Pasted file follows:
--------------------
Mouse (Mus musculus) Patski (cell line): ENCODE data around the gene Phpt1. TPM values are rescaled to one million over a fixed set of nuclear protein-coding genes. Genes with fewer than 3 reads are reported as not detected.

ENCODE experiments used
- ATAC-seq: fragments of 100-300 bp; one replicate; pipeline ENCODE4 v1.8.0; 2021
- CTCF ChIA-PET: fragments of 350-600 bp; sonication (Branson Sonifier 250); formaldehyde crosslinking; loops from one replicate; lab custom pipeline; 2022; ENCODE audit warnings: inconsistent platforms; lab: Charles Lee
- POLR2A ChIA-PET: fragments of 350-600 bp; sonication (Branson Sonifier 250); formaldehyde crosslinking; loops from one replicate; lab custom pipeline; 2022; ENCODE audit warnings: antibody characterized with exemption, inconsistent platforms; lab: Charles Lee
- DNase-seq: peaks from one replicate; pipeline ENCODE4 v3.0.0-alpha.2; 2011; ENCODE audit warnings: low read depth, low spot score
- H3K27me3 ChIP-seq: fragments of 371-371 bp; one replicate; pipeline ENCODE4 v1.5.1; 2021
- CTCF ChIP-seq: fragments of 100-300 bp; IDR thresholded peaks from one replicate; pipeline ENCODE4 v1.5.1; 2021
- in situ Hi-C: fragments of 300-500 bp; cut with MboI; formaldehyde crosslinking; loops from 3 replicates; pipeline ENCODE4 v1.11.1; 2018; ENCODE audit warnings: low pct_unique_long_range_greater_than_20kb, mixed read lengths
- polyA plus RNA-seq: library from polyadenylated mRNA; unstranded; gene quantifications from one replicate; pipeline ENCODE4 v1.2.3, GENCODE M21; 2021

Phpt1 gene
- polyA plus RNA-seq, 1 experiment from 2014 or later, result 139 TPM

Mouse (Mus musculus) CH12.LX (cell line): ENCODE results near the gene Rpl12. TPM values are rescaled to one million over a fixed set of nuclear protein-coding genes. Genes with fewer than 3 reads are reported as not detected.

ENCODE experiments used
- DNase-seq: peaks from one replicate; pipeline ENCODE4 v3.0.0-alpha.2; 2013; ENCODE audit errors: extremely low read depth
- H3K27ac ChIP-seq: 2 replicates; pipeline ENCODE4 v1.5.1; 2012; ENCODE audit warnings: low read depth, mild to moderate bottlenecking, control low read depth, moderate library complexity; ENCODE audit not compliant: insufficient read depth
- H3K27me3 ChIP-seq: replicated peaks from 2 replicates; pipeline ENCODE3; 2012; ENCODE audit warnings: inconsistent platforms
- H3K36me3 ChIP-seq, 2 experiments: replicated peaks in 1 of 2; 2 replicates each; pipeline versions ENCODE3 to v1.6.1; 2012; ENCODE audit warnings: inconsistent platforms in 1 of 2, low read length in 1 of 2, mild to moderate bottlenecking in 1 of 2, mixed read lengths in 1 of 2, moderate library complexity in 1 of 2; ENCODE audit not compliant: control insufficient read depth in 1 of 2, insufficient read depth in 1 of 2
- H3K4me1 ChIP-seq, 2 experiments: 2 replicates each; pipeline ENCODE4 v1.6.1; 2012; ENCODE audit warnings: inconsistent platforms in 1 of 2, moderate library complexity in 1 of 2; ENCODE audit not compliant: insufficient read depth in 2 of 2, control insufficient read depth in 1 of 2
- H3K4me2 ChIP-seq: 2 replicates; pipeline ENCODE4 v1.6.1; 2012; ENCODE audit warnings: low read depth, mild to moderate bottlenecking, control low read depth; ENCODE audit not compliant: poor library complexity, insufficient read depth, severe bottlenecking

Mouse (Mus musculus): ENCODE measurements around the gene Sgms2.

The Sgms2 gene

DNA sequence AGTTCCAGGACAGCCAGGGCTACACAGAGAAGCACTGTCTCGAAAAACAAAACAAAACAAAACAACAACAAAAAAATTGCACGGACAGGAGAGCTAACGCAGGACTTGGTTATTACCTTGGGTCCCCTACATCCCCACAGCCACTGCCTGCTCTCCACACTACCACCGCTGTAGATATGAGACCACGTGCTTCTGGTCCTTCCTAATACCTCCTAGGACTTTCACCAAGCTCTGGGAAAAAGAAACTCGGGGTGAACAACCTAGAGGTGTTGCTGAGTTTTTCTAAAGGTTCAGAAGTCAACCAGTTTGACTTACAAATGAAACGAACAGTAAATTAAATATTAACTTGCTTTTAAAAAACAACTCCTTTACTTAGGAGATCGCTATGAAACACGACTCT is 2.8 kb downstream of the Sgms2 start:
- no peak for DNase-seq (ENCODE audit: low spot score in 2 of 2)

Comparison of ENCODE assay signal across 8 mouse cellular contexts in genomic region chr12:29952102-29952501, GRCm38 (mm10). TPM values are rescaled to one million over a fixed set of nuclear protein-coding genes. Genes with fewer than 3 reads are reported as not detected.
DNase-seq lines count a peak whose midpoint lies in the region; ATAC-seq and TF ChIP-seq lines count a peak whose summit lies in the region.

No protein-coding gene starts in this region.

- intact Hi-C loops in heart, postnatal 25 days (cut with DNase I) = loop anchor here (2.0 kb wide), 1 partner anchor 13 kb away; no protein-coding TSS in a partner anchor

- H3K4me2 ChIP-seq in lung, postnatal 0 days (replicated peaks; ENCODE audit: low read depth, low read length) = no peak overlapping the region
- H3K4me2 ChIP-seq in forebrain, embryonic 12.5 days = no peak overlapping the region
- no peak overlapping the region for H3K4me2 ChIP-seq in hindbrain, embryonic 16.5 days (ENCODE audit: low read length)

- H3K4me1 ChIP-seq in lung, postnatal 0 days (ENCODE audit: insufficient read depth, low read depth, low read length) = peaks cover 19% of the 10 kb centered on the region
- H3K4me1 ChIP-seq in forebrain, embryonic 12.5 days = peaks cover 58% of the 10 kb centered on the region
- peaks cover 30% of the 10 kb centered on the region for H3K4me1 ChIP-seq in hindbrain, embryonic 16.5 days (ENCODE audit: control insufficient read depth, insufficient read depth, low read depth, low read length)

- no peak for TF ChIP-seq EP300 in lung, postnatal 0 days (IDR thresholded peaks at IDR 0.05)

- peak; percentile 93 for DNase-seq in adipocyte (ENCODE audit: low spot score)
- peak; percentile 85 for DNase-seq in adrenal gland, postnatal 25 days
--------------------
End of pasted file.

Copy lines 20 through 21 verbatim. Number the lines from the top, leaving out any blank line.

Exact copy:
- H3K4me2 ChIP-seq: 2 replicates; pipeline ENCODE4 v1.6.1; 2012; ENCODE audit warnings: low read depth, mild to moderate bottlenecking, control low read depth; ENCODE audit not compliant: poor library complexity, insufficient read depth, severe bottlenecking

Mouse (Mus musculus): ENCODE measurements around the gene Sgms2.